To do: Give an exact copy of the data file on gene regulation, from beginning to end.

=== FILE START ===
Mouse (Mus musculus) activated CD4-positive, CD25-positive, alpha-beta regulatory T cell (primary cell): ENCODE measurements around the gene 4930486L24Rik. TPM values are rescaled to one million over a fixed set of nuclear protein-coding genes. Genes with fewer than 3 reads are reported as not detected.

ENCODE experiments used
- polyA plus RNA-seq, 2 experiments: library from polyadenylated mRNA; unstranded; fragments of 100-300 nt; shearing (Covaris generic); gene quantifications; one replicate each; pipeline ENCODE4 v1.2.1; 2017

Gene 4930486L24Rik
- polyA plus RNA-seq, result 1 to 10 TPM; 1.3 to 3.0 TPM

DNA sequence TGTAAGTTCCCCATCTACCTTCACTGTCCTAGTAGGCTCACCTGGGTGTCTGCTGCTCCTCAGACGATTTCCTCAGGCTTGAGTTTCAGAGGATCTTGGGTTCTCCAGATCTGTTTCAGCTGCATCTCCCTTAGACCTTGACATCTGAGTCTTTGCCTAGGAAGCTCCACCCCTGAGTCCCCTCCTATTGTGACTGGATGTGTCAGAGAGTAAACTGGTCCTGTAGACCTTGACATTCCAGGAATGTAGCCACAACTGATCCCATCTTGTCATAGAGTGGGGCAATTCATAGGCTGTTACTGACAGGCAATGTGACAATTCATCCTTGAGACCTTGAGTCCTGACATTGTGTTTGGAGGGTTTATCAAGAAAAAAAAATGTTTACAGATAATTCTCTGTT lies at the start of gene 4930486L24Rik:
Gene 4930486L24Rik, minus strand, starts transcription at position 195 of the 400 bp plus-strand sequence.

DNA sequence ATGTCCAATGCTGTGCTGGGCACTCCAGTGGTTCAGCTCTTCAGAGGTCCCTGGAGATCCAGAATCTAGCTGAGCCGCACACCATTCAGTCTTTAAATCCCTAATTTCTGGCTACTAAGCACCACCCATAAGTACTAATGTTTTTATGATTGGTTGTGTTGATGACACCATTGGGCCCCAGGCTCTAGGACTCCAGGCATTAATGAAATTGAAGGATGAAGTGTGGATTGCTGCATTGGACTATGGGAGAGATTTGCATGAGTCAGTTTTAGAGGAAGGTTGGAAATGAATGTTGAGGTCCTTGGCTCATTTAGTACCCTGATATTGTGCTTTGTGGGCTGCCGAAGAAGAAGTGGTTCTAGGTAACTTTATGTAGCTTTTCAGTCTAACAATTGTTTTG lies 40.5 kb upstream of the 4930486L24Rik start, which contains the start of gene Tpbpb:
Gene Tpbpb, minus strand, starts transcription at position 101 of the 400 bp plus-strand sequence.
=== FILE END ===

Mouse (Mus musculus) activated CD4-positive, CD25-positive, alpha-beta regulatory T cell (primary cell): ENCODE measurements around the gene 4930486L24Rik. TPM values are rescaled to one million over a fixed set of nuclear protein-coding genes. Genes with fewer than 3 reads are reported as not detected.

ENCODE experiments used
- polyA plus RNA-seq, 2 experiments: library from polyadenylated mRNA; unstranded; fragments of 100-300 nt; shearing (Covaris generic); gene quantifications; one replicate each; pipeline ENCODE4 v1.2.1; 2017

Gene 4930486L24Rik
- polyA plus RNA-seq, result 1 to 10 TPM; 1.3 to 3.0 TPM

DNA sequence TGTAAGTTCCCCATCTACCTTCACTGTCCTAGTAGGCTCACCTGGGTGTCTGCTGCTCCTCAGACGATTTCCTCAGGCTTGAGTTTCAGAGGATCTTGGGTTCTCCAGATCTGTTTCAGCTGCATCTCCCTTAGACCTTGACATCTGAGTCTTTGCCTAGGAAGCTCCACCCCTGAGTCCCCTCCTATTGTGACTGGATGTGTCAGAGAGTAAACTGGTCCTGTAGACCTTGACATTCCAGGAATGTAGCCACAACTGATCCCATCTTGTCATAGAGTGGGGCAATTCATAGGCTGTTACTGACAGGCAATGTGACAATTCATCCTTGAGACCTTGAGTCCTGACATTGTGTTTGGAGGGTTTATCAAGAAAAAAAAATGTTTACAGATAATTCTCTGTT lies at the start of gene 4930486L24Rik:
Gene 4930486L24Rik, minus strand, starts transcription at position 195 of the 400 bp plus-strand sequence.

DNA sequence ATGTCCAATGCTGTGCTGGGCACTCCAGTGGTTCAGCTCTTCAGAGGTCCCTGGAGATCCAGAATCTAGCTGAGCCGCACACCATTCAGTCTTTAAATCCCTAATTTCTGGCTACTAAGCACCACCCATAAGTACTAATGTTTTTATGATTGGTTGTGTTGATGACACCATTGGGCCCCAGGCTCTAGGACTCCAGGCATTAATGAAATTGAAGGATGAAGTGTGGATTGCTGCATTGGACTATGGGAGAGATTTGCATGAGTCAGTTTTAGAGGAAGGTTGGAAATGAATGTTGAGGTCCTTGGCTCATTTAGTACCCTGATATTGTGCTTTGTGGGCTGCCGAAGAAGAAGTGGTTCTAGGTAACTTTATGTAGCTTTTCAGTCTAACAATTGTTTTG lies 40.5 kb upstream of the 4930486L24Rik start, which contains the start of gene Tpbpb:
Gene Tpbpb, minus strand, starts transcription at position 101 of the 400 bp plus-strand sequence.